With Katrina fatigue settling in, many Americans are tuning out. There is a sense among some across the country that things are fixed and life there is returning to “normal.” How wrong this impression is. Follow the money to get a quick grasp of the tortoise-like pace of the rebuilding process. The Times-Picayune reported in midsummer that, of the $2.7 billion ultimately expected to be spent on “permanent” post-Katrina work in Louisiana, $2.1 billion, or 78 percent, had been reviewed and approved by FEMA. But just $532 million, or 20 percent, had been released by the state.
There’s been another disconnect in the refusal by some people to accept the breadth of the government breakdown — on all levels. We just can’t believe that our can-do country fell down so badly. America doesn’t leave people on its streets without food or water for days. And it is hard for many of us to absorb the reality of findings such as when the Annals of Emergency Medicine reported that people in places Katrina visited are about 79 times more likely to attempt suicide than we are.
Those of us in the national news media have credibility problems of our own, of course. And since Katrina, our inattention to several important threads of this story has made these worse. After excellent national coverage of the storm and the levee breaks, we broke our collective promise to take on coverage of the stubborn issues of race and poverty that Katrina unmasked.1 NPR, NBC News, CNN and The New York Times are among the news organizations that have stuck with the ongoing story. The ground they share is that in each news organization people who were there when the storm hit and the levees broke refused to let the story disappear. NBC’s Brian Williams is one. Anderson Cooper another. Once it’s in your blood, it’s not possible to let it go — ratings be damned.
At NPR, we moved our Southern bureau chief from Atlanta to New Orleans. And at Katrina’s two-year anniversary, we were about to sign a new, yearlong lease on a house for our office and reporter, who serve on month-long rotations. Our Atlanta-based reporter is among our staff committed to telling the story of Mississippi’s recovery — including its struggles for affordable housing, quality mental health care, and security in future storms.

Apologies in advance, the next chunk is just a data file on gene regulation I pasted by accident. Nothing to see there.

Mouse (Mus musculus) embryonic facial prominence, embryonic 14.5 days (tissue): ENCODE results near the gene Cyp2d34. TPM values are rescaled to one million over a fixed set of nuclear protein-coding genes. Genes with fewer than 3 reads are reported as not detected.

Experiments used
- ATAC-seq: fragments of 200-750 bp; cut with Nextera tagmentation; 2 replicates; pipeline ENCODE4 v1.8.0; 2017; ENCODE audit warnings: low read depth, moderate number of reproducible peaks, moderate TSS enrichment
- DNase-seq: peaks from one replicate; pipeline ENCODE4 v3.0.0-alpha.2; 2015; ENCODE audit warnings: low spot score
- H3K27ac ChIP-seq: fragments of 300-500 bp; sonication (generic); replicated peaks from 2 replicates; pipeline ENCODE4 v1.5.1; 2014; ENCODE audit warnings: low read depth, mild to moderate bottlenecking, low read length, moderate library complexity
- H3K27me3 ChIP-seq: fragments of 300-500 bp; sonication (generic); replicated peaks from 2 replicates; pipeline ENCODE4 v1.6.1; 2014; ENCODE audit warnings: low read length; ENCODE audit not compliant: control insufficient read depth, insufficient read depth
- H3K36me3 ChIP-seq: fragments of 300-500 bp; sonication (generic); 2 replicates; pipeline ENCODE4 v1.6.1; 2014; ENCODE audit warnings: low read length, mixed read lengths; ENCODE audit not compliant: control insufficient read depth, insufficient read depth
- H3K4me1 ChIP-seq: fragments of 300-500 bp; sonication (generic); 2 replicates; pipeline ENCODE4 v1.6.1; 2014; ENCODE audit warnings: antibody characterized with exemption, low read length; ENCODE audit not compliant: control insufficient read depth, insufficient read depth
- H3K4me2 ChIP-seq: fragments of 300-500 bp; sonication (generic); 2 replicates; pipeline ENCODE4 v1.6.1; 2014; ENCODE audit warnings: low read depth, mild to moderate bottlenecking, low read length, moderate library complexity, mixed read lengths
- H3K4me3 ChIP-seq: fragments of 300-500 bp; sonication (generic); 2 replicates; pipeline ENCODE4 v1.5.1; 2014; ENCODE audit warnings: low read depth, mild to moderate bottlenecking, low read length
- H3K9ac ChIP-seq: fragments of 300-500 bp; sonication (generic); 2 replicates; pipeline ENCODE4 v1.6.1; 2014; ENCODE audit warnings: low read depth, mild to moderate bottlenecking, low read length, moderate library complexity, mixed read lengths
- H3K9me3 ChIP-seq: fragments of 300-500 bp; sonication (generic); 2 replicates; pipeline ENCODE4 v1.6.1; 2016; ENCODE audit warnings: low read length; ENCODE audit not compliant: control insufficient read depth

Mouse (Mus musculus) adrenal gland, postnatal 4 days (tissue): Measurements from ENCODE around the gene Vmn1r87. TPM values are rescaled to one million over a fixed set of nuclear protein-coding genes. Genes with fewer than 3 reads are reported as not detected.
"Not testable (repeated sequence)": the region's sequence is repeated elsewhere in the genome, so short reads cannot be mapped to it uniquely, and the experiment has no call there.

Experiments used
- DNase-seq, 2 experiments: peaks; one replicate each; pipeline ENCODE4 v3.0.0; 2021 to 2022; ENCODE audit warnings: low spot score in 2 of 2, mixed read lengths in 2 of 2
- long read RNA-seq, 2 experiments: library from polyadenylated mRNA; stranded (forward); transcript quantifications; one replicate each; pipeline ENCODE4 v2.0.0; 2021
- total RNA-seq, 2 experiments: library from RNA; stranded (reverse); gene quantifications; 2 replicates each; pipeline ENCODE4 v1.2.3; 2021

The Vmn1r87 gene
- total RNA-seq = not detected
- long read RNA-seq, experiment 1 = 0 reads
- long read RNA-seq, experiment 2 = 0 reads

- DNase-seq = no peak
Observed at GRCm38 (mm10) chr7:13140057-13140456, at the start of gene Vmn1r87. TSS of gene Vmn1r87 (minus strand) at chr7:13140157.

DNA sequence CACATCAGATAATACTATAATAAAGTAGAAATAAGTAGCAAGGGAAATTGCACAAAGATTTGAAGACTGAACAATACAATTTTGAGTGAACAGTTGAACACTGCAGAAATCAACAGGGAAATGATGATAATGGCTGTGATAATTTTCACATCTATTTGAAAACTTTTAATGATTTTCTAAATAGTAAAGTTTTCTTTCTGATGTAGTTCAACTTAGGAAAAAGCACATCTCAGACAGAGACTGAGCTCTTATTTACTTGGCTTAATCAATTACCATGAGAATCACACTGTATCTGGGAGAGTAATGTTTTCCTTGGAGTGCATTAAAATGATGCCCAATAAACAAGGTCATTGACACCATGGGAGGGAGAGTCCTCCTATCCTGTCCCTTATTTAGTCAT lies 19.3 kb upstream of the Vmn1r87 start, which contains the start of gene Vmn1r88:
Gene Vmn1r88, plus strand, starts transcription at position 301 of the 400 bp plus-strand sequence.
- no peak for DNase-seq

“This is one of the most important stories of our time,’’ said David Sweeney, acting national editor at NPR. “It is a priority for our desk and the whole network. We see it as a solid, long-term commitment.”
But we are trying new approaches. We’re taking a step or two back and broadcasting more big-picture stories such as the status of mental health care in the region and personal profiles of the new generation of leaders emerging after the storm. We are doing fewer incremental stories about hearings and individual studies and reports. Through our coverage, we’re trying to give listeners information they need to understand and evaluate the long-term impact on the city’s people, politics and culture.
As hard as it is to tame this mammoth story — and it’s one we’ll be chasing for a generation or more — it has another appeal. It has all the elements of the very best journalism — survival, heroism, reinvention, thievery, government ineptitude, choking bureaucracy, and failed politics. And through it all we hear the drumbeat of real human drama. Futures are at stake.
Now those sound like compelling stories even a focus group could love.
Susan Feeney is senior editor for planning at NPR’s “All Things Considered” and a former Times-Picayune reporter who founded The Friends of The Times-Picayune. See box, above.